2023 was a momentous year for Boxing. Definitely enjoyed traveling to see all the fights around the country. It was such a momentous year; I did not want it to stop. But alas, all good things must end. This would be the final card I attended this year, but it is a great one to end the year. Bam Rodriguez vs Sunny Edwards was a fight I had been long waiting for, and it was great to see it live. I had never been to Arizona either, so it provided a great reason to head over. Warm weather and Boxing are a great combo. I arrived on Friday and was able to catch the weigh-ins. The formal weigh-ins were already completed, and all the fighters made weight. Apparently, Bam took a while to make his way to the scales. So, Sunny returned the favor by making everyone wait for the ceremony weigh-ins. Needless to say, the fans were not pleased and made their voices heard. This was a recurring theme throughout the weekend.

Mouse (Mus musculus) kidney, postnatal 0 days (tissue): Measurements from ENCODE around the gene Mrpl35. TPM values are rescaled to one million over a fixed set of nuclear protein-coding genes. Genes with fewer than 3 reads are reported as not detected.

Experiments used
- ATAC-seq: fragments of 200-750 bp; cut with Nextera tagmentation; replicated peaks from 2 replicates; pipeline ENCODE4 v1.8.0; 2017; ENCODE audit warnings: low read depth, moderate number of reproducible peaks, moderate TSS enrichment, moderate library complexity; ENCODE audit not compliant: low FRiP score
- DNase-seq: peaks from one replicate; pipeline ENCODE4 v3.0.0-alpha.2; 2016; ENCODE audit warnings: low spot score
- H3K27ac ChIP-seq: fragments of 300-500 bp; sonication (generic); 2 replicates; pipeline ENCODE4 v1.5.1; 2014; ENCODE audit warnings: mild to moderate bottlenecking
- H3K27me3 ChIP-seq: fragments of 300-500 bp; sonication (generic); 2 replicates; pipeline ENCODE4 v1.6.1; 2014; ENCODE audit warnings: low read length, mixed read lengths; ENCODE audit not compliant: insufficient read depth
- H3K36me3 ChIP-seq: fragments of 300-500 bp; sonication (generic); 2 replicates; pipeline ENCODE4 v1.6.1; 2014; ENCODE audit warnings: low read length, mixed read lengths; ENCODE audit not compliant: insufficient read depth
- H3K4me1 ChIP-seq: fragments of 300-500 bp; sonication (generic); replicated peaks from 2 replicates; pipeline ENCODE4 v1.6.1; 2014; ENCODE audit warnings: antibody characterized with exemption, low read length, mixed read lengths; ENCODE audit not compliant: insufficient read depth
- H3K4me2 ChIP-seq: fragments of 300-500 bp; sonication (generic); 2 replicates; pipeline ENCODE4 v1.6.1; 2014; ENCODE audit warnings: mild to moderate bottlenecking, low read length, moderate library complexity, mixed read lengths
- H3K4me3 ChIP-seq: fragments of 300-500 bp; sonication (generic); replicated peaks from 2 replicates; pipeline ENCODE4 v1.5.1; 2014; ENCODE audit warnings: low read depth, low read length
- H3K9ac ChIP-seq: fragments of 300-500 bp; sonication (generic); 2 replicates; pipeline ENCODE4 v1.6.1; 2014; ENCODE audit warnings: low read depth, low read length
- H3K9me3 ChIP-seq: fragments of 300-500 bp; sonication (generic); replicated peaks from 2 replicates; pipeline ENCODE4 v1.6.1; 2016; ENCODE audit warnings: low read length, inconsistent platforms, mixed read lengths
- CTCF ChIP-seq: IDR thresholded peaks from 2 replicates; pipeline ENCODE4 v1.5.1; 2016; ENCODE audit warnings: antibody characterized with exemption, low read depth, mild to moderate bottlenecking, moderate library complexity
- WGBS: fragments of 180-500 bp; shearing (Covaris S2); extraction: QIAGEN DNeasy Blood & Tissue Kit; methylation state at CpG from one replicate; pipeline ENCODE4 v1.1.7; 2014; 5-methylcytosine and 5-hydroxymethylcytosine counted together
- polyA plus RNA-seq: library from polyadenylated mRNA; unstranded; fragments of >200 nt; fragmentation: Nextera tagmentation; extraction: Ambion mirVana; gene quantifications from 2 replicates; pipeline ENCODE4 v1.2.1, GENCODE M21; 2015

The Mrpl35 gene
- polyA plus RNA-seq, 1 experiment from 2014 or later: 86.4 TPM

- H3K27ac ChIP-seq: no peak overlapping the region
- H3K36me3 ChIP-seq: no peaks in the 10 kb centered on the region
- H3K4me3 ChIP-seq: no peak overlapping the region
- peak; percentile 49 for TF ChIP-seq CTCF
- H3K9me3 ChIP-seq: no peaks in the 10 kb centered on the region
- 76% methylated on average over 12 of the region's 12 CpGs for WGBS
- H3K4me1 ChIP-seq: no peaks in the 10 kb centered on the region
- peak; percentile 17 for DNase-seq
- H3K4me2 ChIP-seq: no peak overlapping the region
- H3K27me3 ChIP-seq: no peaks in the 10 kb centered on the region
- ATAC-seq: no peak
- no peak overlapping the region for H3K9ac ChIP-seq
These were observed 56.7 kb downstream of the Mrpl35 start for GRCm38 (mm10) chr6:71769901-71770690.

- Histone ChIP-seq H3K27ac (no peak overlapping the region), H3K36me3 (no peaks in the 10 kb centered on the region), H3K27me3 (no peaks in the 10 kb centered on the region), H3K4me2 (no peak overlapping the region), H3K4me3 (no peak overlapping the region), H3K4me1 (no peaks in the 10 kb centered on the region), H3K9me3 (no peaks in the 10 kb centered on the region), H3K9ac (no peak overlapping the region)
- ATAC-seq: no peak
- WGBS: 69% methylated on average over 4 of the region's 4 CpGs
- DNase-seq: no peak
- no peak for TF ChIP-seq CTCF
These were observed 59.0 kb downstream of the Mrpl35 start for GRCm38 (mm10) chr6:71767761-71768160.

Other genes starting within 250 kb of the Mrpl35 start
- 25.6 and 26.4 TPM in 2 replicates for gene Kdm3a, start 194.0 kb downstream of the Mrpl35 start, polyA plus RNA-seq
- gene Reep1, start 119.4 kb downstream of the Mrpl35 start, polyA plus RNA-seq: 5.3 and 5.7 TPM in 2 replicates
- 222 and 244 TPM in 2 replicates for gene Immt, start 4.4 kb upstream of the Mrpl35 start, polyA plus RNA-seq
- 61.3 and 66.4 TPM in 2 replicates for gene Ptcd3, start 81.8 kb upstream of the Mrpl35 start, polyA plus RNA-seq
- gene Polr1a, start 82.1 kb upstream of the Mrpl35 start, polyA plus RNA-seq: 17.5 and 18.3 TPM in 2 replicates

I got to the Desert Diamond Arena early so that I could catch all the fights on the card. The first fight started off with Alberto “Chop Chop” Gonzalez facing off against Alexis Molina. Gonzalez made quick work of Molina, living up to his nickname by chopping Molina down in only two rounds. The next fight was Joe McGrail vs Brandon Marquez. Another quick fight, as McGrail got Marquez out in three rounds. The next fight was a fight I was paying plenty of attention to: Junaid Bostan vs Gordie Russ II. Both are undefeated prospects getting matched against each other early. To make things even better, both parties engaged in a brawl after the Thursday afternoon press conference. Bostan was taunting Russ when they faced off on Friday for the weigh-ins. Constantly telling Russ “Be calm! Breathe!” But now the actual fight began, and they could settle it in the ring. Bostan had a good couple rounds to start off, boxing Russ very well. He was smiling and taunting the whole time. However, in the third round, they exchanged in close range, and Bostan was clipped. The smile left his face, and a look of concern replaced it. Bostan did a respectable job fighting back, but he was hurt badly. Afterwards, Bostan opted to move more while tagging Russ with hard shots occasionally. By the end of the fight, the volume decreased exponentially as Bostan opted to move and throw one hard shot at a time. At the end of eight rounds, the scorecards were read, and Junaid Bostan was declared the victor by UD (79-73 3x). The judges were very generous to Bostan as Russ did enough to win more rounds, but ultimately the right man won. The last fight on the undercard was Arturo Cardenas taking on Carlos Mujica. Cardenas battered Mujica, beating him up and overwhelming him with hard punches over four rounds before the corner decided to stop the fight.